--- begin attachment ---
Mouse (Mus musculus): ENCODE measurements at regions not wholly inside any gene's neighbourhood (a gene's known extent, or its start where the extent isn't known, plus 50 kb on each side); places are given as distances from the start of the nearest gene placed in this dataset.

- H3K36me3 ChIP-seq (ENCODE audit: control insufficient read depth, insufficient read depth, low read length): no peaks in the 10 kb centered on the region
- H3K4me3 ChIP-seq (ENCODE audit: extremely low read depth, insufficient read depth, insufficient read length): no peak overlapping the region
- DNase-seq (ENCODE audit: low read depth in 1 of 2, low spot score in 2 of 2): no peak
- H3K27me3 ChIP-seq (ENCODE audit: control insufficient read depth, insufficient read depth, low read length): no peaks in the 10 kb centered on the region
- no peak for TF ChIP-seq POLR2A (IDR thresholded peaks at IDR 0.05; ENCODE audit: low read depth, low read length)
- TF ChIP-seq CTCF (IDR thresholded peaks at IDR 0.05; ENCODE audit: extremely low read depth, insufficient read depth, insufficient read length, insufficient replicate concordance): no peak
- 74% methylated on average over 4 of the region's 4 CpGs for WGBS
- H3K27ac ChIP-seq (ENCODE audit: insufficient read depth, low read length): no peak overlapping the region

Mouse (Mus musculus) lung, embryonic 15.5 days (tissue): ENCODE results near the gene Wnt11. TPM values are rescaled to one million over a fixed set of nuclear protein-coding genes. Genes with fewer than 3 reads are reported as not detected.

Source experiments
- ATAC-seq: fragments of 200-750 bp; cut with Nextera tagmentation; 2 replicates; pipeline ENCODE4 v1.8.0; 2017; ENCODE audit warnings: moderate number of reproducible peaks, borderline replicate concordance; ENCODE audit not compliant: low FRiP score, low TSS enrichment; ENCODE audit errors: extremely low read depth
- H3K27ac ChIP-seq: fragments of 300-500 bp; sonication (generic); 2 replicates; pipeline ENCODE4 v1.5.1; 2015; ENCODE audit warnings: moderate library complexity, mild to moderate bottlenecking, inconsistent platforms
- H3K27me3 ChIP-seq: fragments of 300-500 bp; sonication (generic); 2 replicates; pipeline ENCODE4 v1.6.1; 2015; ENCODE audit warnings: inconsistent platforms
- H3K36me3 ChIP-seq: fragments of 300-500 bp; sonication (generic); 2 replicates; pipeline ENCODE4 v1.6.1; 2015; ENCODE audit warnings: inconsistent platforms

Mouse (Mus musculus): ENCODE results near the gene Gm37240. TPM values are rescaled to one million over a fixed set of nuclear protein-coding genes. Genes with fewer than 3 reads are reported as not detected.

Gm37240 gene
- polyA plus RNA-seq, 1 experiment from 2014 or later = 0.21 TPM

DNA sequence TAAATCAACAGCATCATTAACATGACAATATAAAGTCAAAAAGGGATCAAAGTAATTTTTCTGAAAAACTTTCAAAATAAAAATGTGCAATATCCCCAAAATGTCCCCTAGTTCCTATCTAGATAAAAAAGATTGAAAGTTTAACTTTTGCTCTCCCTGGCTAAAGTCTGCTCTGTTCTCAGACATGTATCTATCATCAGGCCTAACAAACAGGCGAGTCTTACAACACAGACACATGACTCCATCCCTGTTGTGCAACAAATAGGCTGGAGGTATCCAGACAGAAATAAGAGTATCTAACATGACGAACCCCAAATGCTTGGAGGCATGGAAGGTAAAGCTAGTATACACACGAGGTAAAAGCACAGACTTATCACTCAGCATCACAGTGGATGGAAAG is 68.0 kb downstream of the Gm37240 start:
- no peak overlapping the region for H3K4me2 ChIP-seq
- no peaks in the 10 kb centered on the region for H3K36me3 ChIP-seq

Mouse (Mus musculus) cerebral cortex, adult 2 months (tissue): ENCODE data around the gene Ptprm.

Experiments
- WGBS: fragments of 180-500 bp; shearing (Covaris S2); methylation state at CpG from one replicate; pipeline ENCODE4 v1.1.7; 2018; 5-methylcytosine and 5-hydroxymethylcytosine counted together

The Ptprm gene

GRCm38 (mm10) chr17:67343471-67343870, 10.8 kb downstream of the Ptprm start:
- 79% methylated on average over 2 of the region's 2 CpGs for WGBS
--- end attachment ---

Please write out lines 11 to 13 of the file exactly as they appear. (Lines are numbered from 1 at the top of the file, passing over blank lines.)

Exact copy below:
Source experiments
- ATAC-seq: fragments of 200-750 bp; cut with Nextera tagmentation; 2 replicates; pipeline ENCODE4 v1.8.0; 2017; ENCODE audit warnings: moderate number of reproducible peaks, borderline replicate concordance; ENCODE audit not compliant: low FRiP score, low TSS enrichment; ENCODE audit errors: extremely low read depth
- H3K27ac ChIP-seq: fragments of 300-500 bp; sonication (generic); 2 replicates; pipeline ENCODE4 v1.5.1; 2015; ENCODE audit warnings: moderate library complexity, mild to moderate bottlenecking, inconsistent platforms